Other useful tools will be a five-gallon plastic bucket to hook on the ladder to hold the debris; work gloves to protect your hands from sharp edges of the gutters; a trowel or scoop and a garden hose with a nozzle.

· Start by placing the ladder near a downspout for the section of gutter to be cleaned.

· Remove large debris and put it into the empty bucket. Work away from the downspout toward the other end.

· When you’re at the end of the gutter, using the water hose and nozzle, spray out the gutter so it will drain to the downspout.

· If the water doesn’t drain easily, the downspout could be blocked. Accessing the spout from the bottom with either the hose with nozzle or a plumber’s snake, try to dislodge the blockage.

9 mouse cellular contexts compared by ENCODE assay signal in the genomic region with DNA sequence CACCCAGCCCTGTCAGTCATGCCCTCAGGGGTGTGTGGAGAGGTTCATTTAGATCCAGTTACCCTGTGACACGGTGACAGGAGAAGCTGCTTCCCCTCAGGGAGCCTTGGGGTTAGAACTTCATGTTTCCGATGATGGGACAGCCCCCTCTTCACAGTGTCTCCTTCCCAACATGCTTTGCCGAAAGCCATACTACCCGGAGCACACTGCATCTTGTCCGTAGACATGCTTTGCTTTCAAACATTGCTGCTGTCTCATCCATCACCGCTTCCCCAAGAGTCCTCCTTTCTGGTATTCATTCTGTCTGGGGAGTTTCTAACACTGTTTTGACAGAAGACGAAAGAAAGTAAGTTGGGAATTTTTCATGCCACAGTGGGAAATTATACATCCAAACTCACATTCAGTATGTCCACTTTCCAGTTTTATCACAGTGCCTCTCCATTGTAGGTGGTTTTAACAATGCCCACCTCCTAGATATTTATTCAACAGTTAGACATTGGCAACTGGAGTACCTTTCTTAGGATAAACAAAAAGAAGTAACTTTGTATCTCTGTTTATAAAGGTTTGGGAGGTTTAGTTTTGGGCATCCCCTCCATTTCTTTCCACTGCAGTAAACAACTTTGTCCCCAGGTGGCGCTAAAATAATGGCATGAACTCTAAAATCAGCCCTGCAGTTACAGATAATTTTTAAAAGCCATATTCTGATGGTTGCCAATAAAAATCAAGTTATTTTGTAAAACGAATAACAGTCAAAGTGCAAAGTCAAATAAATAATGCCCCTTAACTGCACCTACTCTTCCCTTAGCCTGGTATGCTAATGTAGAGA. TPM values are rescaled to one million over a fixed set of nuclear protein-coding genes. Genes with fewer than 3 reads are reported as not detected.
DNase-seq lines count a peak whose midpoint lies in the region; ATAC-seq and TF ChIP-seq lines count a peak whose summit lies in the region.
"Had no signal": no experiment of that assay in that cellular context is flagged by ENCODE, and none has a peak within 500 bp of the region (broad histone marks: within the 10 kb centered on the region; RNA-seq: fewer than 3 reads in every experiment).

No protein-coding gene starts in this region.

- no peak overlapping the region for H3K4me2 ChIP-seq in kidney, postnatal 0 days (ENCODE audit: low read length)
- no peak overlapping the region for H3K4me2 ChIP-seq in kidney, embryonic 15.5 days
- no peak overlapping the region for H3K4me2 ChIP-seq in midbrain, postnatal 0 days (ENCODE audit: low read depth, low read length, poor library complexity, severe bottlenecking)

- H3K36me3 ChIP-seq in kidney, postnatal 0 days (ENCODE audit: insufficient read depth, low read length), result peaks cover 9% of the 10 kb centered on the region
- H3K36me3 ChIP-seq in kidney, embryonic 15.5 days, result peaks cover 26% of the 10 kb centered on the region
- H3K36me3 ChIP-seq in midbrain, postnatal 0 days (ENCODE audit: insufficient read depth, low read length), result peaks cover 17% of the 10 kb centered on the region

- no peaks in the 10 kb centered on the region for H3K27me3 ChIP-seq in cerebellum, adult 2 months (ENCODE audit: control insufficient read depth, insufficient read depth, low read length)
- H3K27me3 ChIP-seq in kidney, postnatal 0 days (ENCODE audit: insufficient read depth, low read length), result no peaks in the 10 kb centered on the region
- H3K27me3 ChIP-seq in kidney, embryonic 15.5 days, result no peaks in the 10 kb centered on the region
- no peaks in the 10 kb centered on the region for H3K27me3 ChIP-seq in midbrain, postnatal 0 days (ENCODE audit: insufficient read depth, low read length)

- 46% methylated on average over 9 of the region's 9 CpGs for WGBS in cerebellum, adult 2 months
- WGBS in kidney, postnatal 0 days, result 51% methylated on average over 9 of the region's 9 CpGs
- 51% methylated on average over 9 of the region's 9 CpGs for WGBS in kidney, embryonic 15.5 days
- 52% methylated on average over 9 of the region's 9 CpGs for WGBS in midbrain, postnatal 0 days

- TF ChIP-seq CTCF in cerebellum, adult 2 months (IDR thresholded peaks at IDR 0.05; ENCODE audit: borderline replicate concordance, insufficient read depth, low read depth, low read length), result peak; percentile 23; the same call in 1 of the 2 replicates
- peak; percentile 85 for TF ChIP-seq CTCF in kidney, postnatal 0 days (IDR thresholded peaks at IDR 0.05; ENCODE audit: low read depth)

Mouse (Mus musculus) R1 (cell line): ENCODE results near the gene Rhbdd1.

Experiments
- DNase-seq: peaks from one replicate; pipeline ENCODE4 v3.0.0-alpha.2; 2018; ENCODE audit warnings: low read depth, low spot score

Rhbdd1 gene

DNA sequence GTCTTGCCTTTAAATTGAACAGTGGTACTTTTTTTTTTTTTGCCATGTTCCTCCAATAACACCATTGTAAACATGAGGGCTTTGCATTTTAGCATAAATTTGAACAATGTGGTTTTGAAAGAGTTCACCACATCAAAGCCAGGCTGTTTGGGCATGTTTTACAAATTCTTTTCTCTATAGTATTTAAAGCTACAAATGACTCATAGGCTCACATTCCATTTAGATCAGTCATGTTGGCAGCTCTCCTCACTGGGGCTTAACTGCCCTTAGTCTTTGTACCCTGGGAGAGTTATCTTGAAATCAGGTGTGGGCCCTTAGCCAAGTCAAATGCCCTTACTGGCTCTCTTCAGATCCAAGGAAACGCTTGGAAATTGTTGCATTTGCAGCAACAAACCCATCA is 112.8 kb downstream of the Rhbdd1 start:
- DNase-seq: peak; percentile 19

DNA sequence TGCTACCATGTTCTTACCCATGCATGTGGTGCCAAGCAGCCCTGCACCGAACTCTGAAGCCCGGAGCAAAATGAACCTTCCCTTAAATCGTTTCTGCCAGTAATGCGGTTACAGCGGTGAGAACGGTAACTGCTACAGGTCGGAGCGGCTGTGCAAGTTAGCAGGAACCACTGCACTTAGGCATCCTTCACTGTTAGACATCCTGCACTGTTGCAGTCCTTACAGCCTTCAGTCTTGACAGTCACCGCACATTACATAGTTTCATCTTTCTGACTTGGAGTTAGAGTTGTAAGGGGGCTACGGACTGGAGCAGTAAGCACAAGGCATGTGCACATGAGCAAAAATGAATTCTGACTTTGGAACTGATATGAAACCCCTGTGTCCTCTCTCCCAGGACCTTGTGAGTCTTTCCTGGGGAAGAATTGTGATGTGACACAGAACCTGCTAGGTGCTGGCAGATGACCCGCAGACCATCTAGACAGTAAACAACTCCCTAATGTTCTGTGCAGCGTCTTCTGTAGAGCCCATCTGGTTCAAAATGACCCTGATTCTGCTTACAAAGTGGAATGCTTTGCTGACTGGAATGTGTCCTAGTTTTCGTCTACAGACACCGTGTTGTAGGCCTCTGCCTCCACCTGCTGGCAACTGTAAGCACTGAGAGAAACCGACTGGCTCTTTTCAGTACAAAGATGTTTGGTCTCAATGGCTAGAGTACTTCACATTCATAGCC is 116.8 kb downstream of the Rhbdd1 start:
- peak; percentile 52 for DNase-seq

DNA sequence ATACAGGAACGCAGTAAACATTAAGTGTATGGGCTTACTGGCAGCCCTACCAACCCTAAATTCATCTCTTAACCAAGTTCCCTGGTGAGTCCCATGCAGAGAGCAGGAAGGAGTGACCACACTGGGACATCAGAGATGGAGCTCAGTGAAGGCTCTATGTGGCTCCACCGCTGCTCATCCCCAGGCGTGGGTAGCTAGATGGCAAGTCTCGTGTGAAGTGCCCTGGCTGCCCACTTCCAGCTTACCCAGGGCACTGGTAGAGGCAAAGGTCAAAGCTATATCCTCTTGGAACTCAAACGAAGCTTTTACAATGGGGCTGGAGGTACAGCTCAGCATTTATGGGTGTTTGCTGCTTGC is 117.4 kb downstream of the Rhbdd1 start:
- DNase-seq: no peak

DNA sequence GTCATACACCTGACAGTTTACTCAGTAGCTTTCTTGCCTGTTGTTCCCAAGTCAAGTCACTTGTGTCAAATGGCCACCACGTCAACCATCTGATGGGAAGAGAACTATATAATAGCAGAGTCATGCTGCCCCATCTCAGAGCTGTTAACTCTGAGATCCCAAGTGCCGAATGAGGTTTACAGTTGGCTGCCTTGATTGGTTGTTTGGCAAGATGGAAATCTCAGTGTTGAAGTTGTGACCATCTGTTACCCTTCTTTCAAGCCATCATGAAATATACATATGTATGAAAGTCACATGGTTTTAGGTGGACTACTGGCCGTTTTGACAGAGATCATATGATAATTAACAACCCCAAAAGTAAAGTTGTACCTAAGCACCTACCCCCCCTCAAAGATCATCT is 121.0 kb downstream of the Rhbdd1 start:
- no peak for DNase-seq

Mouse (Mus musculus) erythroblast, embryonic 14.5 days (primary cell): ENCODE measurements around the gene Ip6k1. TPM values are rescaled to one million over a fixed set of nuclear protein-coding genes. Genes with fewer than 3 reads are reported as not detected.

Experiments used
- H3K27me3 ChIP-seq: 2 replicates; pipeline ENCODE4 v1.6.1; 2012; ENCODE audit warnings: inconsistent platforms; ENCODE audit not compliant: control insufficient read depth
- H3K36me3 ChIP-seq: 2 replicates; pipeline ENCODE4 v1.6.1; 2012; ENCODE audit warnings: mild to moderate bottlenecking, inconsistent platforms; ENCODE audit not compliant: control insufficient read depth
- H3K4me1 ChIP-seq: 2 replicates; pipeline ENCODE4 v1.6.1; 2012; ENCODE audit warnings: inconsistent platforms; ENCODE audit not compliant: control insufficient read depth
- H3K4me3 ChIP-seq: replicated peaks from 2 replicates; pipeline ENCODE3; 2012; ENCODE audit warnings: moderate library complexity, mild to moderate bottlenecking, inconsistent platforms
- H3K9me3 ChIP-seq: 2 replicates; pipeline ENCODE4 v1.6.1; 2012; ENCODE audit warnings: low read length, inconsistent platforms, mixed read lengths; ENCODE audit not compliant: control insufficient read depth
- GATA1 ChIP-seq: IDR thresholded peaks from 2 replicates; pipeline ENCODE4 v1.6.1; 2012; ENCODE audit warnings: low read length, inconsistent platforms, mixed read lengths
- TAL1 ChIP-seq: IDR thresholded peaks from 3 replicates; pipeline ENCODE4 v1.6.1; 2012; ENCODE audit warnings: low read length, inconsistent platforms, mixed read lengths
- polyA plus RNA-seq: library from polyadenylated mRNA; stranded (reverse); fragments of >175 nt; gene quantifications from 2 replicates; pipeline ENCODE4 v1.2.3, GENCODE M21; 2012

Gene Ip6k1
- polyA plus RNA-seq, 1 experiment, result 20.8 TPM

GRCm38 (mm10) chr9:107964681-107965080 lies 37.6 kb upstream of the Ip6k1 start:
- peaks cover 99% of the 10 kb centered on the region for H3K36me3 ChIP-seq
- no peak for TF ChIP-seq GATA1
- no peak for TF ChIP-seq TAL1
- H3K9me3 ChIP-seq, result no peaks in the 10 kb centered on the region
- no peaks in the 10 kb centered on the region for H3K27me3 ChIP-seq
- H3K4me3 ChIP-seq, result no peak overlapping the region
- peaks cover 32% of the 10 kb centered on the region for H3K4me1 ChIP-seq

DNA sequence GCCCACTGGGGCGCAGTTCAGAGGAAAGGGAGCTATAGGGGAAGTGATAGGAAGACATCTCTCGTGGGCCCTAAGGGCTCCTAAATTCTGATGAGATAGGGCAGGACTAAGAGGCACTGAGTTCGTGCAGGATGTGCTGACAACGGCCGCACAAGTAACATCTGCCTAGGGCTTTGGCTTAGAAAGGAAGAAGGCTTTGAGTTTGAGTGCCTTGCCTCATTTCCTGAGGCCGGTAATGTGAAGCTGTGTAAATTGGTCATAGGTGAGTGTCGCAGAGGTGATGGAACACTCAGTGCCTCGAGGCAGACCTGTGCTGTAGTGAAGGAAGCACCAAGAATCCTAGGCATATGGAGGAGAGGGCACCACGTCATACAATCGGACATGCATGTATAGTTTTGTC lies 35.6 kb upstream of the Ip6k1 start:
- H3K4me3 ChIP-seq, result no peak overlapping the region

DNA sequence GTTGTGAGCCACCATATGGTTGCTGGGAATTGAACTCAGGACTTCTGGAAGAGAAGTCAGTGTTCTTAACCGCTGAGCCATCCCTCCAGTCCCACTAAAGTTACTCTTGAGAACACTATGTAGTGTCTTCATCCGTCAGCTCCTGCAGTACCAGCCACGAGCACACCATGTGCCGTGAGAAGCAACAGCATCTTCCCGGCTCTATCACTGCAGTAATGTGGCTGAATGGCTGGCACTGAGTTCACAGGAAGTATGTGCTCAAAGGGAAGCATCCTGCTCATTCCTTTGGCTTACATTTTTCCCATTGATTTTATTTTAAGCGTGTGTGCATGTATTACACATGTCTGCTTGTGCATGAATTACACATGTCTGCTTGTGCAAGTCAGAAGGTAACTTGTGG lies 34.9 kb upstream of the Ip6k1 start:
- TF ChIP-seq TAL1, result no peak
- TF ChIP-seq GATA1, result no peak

· Reattach or tighten any pieces that were removed or loosened while working on the downspout.

· Flush the gutters a final time, working from the opposite end, as before, toward the downspout.

There are specialized tools at the home improvement stores like Lowes and Home Depot that can make this job easier. Check out their websites and search for “gutter cleaning”.

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Consumer Protection from Irresponsible Mortgage Practices

Congress enacted the Dodd-Frank Act in 2010 in response to the mortgage crisis that led to America’s Great Recession. The two parts that apply closely to homebuyers are the Ability-to-Repay (ATR) and Qualified Mortgages (QM).